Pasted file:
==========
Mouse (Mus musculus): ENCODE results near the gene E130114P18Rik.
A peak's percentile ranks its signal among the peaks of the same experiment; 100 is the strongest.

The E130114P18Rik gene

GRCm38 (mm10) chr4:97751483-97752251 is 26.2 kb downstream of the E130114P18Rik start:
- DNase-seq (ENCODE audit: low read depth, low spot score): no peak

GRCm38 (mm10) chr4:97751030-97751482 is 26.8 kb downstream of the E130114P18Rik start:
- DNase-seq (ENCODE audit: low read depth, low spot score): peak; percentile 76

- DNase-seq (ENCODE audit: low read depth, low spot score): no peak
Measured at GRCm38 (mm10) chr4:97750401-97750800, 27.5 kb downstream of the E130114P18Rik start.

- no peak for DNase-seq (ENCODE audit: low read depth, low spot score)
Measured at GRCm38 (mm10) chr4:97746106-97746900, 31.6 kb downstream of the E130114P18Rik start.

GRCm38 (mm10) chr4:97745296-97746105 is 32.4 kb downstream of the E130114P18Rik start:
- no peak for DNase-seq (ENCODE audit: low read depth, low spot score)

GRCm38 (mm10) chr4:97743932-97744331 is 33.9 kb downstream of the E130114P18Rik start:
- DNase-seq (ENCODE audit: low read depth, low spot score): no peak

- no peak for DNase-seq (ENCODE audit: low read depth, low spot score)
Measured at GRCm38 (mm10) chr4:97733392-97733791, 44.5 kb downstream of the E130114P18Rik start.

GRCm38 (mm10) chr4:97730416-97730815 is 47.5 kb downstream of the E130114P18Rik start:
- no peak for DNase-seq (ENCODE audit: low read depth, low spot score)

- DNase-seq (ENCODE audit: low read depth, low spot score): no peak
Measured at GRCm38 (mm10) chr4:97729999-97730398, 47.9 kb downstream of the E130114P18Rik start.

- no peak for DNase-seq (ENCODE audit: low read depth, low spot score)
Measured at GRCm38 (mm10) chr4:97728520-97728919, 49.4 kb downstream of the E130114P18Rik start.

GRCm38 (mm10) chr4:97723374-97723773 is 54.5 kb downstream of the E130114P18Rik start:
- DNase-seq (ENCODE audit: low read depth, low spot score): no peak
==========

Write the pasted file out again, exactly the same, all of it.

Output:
Mouse (Mus musculus): ENCODE results near the gene E130114P18Rik.
A peak's percentile ranks its signal among the peaks of the same experiment; 100 is the strongest.

The E130114P18Rik gene

GRCm38 (mm10) chr4:97751483-97752251 is 26.2 kb downstream of the E130114P18Rik start:
- DNase-seq (ENCODE audit: low read depth, low spot score): no peak

GRCm38 (mm10) chr4:97751030-97751482 is 26.8 kb downstream of the E130114P18Rik start:
- DNase-seq (ENCODE audit: low read depth, low spot score): peak; percentile 76

- DNase-seq (ENCODE audit: low read depth, low spot score): no peak
Measured at GRCm38 (mm10) chr4:97750401-97750800, 27.5 kb downstream of the E130114P18Rik start.

- no peak for DNase-seq (ENCODE audit: low read depth, low spot score)
Measured at GRCm38 (mm10) chr4:97746106-97746900, 31.6 kb downstream of the E130114P18Rik start.

GRCm38 (mm10) chr4:97745296-97746105 is 32.4 kb downstream of the E130114P18Rik start:
- no peak for DNase-seq (ENCODE audit: low read depth, low spot score)

GRCm38 (mm10) chr4:97743932-97744331 is 33.9 kb downstream of the E130114P18Rik start:
- DNase-seq (ENCODE audit: low read depth, low spot score): no peak

- no peak for DNase-seq (ENCODE audit: low read depth, low spot score)
Measured at GRCm38 (mm10) chr4:97733392-97733791, 44.5 kb downstream of the E130114P18Rik start.

GRCm38 (mm10) chr4:97730416-97730815 is 47.5 kb downstream of the E130114P18Rik start:
- no peak for DNase-seq (ENCODE audit: low read depth, low spot score)

- DNase-seq (ENCODE audit: low read depth, low spot score): no peak
Measured at GRCm38 (mm10) chr4:97729999-97730398, 47.9 kb downstream of the E130114P18Rik start.

- no peak for DNase-seq (ENCODE audit: low read depth, low spot score)
Measured at GRCm38 (mm10) chr4:97728520-97728919, 49.4 kb downstream of the E130114P18Rik start.

GRCm38 (mm10) chr4:97723374-97723773 is 54.5 kb downstream of the E130114P18Rik start:
- DNase-seq (ENCODE audit: low read depth, low spot score): no peak